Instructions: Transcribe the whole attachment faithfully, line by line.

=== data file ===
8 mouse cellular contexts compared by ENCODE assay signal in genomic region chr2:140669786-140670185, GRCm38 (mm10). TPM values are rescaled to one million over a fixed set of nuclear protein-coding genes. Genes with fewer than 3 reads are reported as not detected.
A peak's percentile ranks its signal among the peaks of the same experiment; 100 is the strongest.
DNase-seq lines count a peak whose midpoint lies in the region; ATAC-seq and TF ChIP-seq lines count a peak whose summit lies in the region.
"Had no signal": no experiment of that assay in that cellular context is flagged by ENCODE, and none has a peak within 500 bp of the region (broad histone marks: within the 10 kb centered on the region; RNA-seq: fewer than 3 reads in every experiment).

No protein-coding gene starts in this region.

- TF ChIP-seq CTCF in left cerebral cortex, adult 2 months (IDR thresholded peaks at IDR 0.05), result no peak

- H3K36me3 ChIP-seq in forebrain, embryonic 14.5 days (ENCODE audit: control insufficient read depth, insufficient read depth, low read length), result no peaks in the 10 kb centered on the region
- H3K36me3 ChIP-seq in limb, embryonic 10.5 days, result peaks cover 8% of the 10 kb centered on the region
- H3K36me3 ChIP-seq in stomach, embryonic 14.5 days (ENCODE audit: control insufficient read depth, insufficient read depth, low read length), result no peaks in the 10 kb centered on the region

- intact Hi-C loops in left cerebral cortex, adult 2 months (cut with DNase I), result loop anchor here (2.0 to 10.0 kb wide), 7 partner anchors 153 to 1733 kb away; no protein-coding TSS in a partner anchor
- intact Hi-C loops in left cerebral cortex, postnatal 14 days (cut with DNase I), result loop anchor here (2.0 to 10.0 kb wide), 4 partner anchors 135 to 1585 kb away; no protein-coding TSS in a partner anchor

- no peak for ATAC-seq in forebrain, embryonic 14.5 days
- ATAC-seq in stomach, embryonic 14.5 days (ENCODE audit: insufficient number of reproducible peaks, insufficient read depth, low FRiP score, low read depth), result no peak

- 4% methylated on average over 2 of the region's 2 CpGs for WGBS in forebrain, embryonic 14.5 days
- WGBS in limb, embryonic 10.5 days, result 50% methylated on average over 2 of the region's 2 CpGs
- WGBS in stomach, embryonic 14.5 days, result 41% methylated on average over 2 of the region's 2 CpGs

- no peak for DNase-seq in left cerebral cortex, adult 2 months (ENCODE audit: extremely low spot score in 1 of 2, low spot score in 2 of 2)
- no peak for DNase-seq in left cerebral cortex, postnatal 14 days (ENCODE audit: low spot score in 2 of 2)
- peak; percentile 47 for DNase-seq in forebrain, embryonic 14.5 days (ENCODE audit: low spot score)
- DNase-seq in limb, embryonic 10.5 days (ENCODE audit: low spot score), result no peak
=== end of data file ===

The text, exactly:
8 mouse cellular contexts compared by ENCODE assay signal in genomic region chr2:140669786-140670185, GRCm38 (mm10). TPM values are rescaled to one million over a fixed set of nuclear protein-coding genes. Genes with fewer than 3 reads are reported as not detected.
A peak's percentile ranks its signal among the peaks of the same experiment; 100 is the strongest.
DNase-seq lines count a peak whose midpoint lies in the region; ATAC-seq and TF ChIP-seq lines count a peak whose summit lies in the region.
"Had no signal": no experiment of that assay in that cellular context is flagged by ENCODE, and none has a peak within 500 bp of the region (broad histone marks: within the 10 kb centered on the region; RNA-seq: fewer than 3 reads in every experiment).

No protein-coding gene starts in this region.

- TF ChIP-seq CTCF in left cerebral cortex, adult 2 months (IDR thresholded peaks at IDR 0.05), result no peak

- H3K36me3 ChIP-seq in forebrain, embryonic 14.5 days (ENCODE audit: control insufficient read depth, insufficient read depth, low read length), result no peaks in the 10 kb centered on the region
- H3K36me3 ChIP-seq in limb, embryonic 10.5 days, result peaks cover 8% of the 10 kb centered on the region
- H3K36me3 ChIP-seq in stomach, embryonic 14.5 days (ENCODE audit: control insufficient read depth, insufficient read depth, low read length), result no peaks in the 10 kb centered on the region

- intact Hi-C loops in left cerebral cortex, adult 2 months (cut with DNase I), result loop anchor here (2.0 to 10.0 kb wide), 7 partner anchors 153 to 1733 kb away; no protein-coding TSS in a partner anchor
- intact Hi-C loops in left cerebral cortex, postnatal 14 days (cut with DNase I), result loop anchor here (2.0 to 10.0 kb wide), 4 partner anchors 135 to 1585 kb away; no protein-coding TSS in a partner anchor

- no peak for ATAC-seq in forebrain, embryonic 14.5 days
- ATAC-seq in stomach, embryonic 14.5 days (ENCODE audit: insufficient number of reproducible peaks, insufficient read depth, low FRiP score, low read depth), result no peak

- 4% methylated on average over 2 of the region's 2 CpGs for WGBS in forebrain, embryonic 14.5 days
- WGBS in limb, embryonic 10.5 days, result 50% methylated on average over 2 of the region's 2 CpGs
- WGBS in stomach, embryonic 14.5 days, result 41% methylated on average over 2 of the region's 2 CpGs

- no peak for DNase-seq in left cerebral cortex, adult 2 months (ENCODE audit: extremely low spot score in 1 of 2, low spot score in 2 of 2)
- no peak for DNase-seq in left cerebral cortex, postnatal 14 days (ENCODE audit: low spot score in 2 of 2)
- peak; percentile 47 for DNase-seq in forebrain, embryonic 14.5 days (ENCODE audit: low spot score)
- DNase-seq in limb, embryonic 10.5 days (ENCODE audit: low spot score), result no peak